With 2018 mid-terms looming, progressives across the country are gearing up for a full-court press on incumbent Democrats (or Republicans) who have repeatedly failed to support policies that benefit working people (but instead benefit the wealthy).
In Hawaiʻi, this is, of course, old news. Democrats have held the majority in both legislative chambers for years. Nearly all of our Governors have been Democrats.
It is this environment that has driven progressives in Hawaiʻi past their breaking point. They are ready for real change. And so am I. It is on this change that I want to focus this week.
Focusing on Where We Can Win
Progressives, bolstered by the amount of interest, anger, and action that has been taking place, believe this is their year to bring real change to city councils, and state legislatures around the country. And maybe even some congressional seats. I agree that more than 2016, next year’s elections could prove a pivotal moment for us. A lot of our success (or failure) will depend on our ability to think strategically and our willingness to be targeted in our approach.
In Hawaiʻi, for the first time in my memory, there are numerous progressive candidates running for seats up and down the ballot. Most of them I consider friends. And, sadly, not all of them will win. Not all of them CAN win.
This is not me being pessimistic. This is just a practical reality some may not want to acknowledge but remains nonetheless true.
If progressives really want to begin to claw back power from corporate elites and establishment politicians, we need to triage. We need to, however uncomfortable it might make us at times, focus on those races and on those candidates for which a win is possible. We must guard ourselves against unabashed rosy optimism with calculated laser-focus.
Building on Wins for a Marathon, Not a Sprint
Progressives need to be prepared for a long, drawn-out fight with entrenched politicians and a moneyed elite that isn’t going to give up easily. To this end, we need to think about where we can win with the resources we have at our disposal.
If progressives try to “shoot the moon,” we’re almost certain to fail.
If there are any lessons to be learned from Republicans and neo-liberal Democrats over the last couple of decades it’s this: we need to be targeted. We need to be focused on a simple and direct message. We need to identify those seats we can realistically win and the candidates that can win.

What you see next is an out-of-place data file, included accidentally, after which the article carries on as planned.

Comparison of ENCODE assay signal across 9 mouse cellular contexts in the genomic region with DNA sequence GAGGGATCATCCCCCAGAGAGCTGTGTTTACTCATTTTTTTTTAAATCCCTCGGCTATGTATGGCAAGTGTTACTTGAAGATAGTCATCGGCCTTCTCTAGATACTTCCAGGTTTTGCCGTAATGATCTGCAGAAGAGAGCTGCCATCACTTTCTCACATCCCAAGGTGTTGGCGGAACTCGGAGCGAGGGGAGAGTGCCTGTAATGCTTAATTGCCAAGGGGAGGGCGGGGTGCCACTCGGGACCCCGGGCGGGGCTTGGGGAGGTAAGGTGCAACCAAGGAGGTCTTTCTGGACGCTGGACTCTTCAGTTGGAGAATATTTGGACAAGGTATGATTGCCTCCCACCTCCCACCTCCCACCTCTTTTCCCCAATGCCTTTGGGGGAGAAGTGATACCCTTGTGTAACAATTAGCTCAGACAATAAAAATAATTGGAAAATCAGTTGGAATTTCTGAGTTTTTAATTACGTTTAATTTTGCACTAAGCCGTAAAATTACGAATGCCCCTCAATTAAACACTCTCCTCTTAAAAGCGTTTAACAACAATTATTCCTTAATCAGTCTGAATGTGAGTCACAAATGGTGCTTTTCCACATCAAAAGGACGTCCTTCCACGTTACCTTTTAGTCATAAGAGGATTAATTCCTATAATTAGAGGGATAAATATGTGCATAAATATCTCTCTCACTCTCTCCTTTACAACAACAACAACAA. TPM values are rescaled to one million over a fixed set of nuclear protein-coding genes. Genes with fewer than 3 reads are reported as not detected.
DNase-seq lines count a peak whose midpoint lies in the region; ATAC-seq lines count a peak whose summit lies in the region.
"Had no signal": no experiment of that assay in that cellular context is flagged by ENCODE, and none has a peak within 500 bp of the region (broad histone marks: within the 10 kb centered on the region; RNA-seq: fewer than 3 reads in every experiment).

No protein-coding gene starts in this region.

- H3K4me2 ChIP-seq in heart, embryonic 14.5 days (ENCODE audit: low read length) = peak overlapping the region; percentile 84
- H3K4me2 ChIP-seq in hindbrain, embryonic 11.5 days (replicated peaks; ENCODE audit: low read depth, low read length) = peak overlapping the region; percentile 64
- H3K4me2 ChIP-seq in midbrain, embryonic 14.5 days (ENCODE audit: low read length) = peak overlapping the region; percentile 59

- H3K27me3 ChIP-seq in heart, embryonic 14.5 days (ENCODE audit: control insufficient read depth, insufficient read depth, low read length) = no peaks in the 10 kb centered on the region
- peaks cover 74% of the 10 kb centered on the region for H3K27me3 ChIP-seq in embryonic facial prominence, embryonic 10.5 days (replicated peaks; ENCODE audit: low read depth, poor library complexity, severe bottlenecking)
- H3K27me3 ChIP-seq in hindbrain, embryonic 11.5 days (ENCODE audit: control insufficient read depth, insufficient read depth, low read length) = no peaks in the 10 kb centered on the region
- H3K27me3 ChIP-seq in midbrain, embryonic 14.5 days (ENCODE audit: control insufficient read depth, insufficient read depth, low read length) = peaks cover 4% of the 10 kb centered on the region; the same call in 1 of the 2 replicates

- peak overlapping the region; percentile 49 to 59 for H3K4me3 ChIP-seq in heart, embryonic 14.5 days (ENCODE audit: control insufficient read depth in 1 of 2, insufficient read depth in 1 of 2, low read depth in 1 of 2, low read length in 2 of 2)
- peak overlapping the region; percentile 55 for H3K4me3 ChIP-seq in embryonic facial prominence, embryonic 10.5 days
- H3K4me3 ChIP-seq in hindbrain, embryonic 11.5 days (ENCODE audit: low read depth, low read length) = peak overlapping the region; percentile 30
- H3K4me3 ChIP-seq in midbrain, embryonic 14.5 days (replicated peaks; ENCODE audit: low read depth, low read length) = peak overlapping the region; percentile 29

By getting through 2018 with a number of solid wins under our belt, we will build more confidence among our core and peripheral allies. We will show the public and the establishment that we can win. And then we can build on those wins.
My greatest fear for 2018 is that the abundance of energy, enthusiasm, and even optimism will be spread so thin that we will actually accomplish very little. That potential minimal success will serve, in my opinion, to demoralize progressives and young people making future mobilization even more challenging.
This will serve to work against our long-term goals; in my experience, people are easily demoralized and hard to energize.
What Targeting Might Look Like
Though I may make it sound simple here, it isn’t. As the President of Pono Hawaiʻi Initiative (PHI), it might be helpful if I could illustrate my above points with examples of how PHI plans to approach elections in 2018. I’ve been engaged in an ongoing debate for several months with my board as well as other smart and strategically-minded friends about how to strike the right balance.
Everyone has their own sense of how best to approach this question. I am still working out some details in my own mind, but here is broadly what I believe our targeting should look like.
Pick a handful of races at the state level; maybe three to six House races and two to three Senate races. Look for candidates who can be solidly counted on to support a truly progressive agenda for our State. From that list, whittle down to a select few who can prove some level of viability.
For me, that word “viability” is the key. But how might we determine whether a candidate is viable or not? In my thinking, it boils down to a combination of a few campaign metrics.
- Has the candidate built a workable campaign infrastructure?
A core group of solidly dependable volunteers including (ideally) a campaign manager, volunteer coordinator, fundraiser/finance chair/treasurer.
- Has the candidate established a searchable and interactive digital presence?
An attractive and navigable website, a strong social media presence (Facebook, Twitter, Instagram, etc.) with regular updates, and a user-friendly online donation system.
- Is the candidate working?
Candidates should be door-knocking every day, attending events in the community, making calls for support (volunteers, donations, etc.)
- Can the candidate demonstrate some level of support in their district?
How much money has the candidate raised, how large is their supporter contact list, etc?
Put simply, is the candidate running a smart, effective, disciplined campaign.
These criteria, or some variation, should be the final benchmark for whether a candidate gets support (volunteers, money, etc.) from progressives and their organizations. I’ve been told this approach is somewhat clinical and that it might cause us to alienate friends. I have to concede that is a possibility.
It’s not personal. It’s business. We all need to use our best practical judgment to move our agenda forward.
And I have a lot of faith in my friends and allies who are candidates. I believe they share my goal and vision for a better Hawaiʻi. Might they be disappointed if PHI doesn’t end up supporting them? Certainly. Will they hate me for it? I really doubt it. For me, and I hope for them, it’s the cause, the broader movement that matters.
As we move forward together, we need to each do what we can to ensure maximum efficiency. Though some may hate me for saying it, our principles don’t mean much if we can’t win.